* Focus on scope of overarching supervision of world finance
* Urged to avoid protectionist measures -bank spokesman
* 13 bank chiefs meet UK prime minister in 2-hour roundtable
* Regulation, accounting rules discussed before G20 meet
(Adds quotes from British govt spokesman)
By Steve Slater and Catherine Bosley
LONDON, March 24 Top executives from major U.S.,
Asian, European and African banks urged Britain's prime minister
on Tuesday not to push for short-term regulatory measures that
could damage economic recovery.
Gordon Brown hosted a rare meeting of top world bankers
ahead of a meeting of Group of 20 (G20) leaders in London on
April 2-3 and discussed regulatory reform and the need to avoid
protectionism, a spokesman for the banks said.
One of the major topics was reforming regulatory systems,
including how watchdogs should develop their "macroprudential
oversight for all systemically important financial
institutions," the spokesman said.
Macroprudential oversight is supervision of the entire
financial system, as well as the individual participants in that
Banks also urged Brown and other G20 countries not to impose
short-term actions that would "undermine economic recovery or
the bigger goals of medium-term reform," the spokesman said.
A spokesman for Brown's office said the two sides agreed on
the need to reform regulatory systems across the globe and
ensure "financial firms' governance structures, risk management
and compensation policies support financial stability".
"There was clear agreement about the importance of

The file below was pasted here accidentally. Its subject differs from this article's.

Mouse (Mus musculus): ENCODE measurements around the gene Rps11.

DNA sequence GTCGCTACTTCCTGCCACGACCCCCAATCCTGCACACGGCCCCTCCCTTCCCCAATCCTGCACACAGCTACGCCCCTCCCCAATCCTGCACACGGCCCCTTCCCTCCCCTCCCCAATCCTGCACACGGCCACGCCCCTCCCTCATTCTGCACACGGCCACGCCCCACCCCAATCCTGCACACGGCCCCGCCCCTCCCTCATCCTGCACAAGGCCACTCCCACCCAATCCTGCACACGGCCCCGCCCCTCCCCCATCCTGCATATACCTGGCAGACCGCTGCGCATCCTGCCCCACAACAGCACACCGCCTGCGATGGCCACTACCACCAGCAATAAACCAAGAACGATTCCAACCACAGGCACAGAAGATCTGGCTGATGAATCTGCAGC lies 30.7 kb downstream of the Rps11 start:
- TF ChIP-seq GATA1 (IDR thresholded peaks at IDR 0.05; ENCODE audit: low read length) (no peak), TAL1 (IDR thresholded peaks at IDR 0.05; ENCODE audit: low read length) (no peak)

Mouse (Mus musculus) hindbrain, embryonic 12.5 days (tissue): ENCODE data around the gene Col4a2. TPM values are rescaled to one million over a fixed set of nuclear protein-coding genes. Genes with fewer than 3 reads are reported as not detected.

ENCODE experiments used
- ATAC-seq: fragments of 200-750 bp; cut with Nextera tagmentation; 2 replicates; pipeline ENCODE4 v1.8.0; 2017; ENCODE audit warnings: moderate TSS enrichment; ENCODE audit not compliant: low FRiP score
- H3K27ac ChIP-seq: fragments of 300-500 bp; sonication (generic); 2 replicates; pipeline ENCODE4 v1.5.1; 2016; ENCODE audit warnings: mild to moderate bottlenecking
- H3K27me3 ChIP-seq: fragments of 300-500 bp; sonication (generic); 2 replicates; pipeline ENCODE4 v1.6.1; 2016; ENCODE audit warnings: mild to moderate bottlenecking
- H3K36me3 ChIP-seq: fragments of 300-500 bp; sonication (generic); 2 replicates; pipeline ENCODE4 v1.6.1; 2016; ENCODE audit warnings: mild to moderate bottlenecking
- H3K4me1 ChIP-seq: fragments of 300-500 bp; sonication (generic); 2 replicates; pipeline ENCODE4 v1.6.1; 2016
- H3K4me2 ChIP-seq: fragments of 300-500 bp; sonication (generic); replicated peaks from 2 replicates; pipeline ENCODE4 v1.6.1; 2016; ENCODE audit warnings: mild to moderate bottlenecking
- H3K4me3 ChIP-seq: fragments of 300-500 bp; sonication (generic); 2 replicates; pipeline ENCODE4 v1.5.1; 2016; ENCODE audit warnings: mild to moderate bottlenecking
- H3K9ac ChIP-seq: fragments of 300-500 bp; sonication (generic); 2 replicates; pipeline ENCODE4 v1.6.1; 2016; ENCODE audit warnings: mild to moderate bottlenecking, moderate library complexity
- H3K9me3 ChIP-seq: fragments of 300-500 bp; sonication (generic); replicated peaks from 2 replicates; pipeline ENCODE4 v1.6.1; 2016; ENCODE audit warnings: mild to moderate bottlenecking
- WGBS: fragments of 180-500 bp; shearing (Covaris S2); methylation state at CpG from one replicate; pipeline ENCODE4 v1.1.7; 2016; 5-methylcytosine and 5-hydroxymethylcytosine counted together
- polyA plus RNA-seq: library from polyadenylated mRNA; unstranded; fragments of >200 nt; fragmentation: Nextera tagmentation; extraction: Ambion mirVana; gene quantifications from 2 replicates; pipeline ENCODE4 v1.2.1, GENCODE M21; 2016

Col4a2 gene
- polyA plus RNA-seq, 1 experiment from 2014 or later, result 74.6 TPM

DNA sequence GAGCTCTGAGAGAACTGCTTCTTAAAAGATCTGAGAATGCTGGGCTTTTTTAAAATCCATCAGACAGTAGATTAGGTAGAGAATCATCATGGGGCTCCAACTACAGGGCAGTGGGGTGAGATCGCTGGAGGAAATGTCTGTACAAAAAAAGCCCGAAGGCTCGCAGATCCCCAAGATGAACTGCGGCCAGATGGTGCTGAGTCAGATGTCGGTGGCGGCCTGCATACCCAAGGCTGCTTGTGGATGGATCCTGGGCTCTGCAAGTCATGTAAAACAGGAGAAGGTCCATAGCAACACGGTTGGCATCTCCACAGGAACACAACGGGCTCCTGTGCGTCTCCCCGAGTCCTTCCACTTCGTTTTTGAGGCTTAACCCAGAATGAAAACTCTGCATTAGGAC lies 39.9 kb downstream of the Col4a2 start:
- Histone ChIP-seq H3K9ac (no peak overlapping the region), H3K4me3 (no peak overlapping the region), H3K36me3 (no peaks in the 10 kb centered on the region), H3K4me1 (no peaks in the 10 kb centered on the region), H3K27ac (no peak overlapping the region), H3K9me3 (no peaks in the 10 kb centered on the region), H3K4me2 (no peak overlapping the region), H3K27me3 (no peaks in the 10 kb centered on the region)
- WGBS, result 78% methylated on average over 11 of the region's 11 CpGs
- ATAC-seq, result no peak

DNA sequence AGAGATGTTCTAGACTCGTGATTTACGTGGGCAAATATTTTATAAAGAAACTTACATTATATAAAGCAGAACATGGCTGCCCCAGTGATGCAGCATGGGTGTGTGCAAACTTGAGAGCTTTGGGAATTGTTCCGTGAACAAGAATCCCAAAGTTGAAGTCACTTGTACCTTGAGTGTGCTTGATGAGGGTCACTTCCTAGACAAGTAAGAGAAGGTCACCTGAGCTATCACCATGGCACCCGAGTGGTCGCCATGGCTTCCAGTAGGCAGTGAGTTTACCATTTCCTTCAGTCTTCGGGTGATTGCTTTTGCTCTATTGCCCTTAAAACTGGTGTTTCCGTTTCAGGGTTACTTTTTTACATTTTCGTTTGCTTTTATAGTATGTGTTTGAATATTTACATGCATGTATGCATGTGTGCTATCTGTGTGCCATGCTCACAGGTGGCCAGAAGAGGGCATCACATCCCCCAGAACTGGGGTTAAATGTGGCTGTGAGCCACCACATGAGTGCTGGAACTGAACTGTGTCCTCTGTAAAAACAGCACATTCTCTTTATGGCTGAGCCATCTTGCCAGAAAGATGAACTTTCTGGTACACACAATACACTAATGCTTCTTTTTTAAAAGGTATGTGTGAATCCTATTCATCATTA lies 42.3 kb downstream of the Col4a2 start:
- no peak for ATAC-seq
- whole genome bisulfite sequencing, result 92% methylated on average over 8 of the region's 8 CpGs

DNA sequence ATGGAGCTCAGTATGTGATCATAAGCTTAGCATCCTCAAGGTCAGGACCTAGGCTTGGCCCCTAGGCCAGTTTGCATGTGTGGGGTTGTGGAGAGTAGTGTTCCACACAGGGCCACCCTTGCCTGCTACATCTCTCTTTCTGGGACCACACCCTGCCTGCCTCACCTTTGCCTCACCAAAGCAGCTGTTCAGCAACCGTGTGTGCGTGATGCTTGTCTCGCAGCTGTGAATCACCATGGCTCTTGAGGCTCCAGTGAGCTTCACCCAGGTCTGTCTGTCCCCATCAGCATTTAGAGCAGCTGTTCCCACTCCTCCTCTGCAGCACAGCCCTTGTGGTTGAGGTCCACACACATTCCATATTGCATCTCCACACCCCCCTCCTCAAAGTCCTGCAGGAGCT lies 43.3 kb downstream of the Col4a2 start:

supporting the global economy (and) restoring lending by dealing
head on with troubled assets and rejecting protectionism," a
Downing Street spokesman said.
Bankers at the meeting included Josef Ackermann, chief
executive of Deutsche Bank (DBKGn.DE), William Winters, co-head
of investment banking at JPMorgan Chase (JPM.N) and Nobuo
Kuroyanagi, president and chief executive of Japan's Mitsubishi
UFJ Financial Group (8306.T).
The meeting was held against a backdrop of turmoil in
financial markets that is expected to result in far-reaching
Alistair Darling, Britain's finance minister, and Adair
Turner, head of UK regulator the Financial Services Authority,
also attended the meeting.
Other European executives attending the meeting included
Alfredo Saenz, CEO of Santander (SAN.MC), John Varley, CEO of
Barclays (BARC.L), Baudouin Prot, CEO of BNP Paribas (BNPP.PA),
Alessandro Profumo, CEO of UniCredit (CRDI.MI) and Peter Sands,
CEO of Standard Chartered (STAN.L).
They were joined by William Rhodes, vice chairman of Citi
(C.N), Richard Gnodde, co-CEO of Goldman Sachs International
(GS.N) and David Duffy, CEO of South Africa's Standard Bank
(Additonal reporting by Frank Prenesti; Editing by David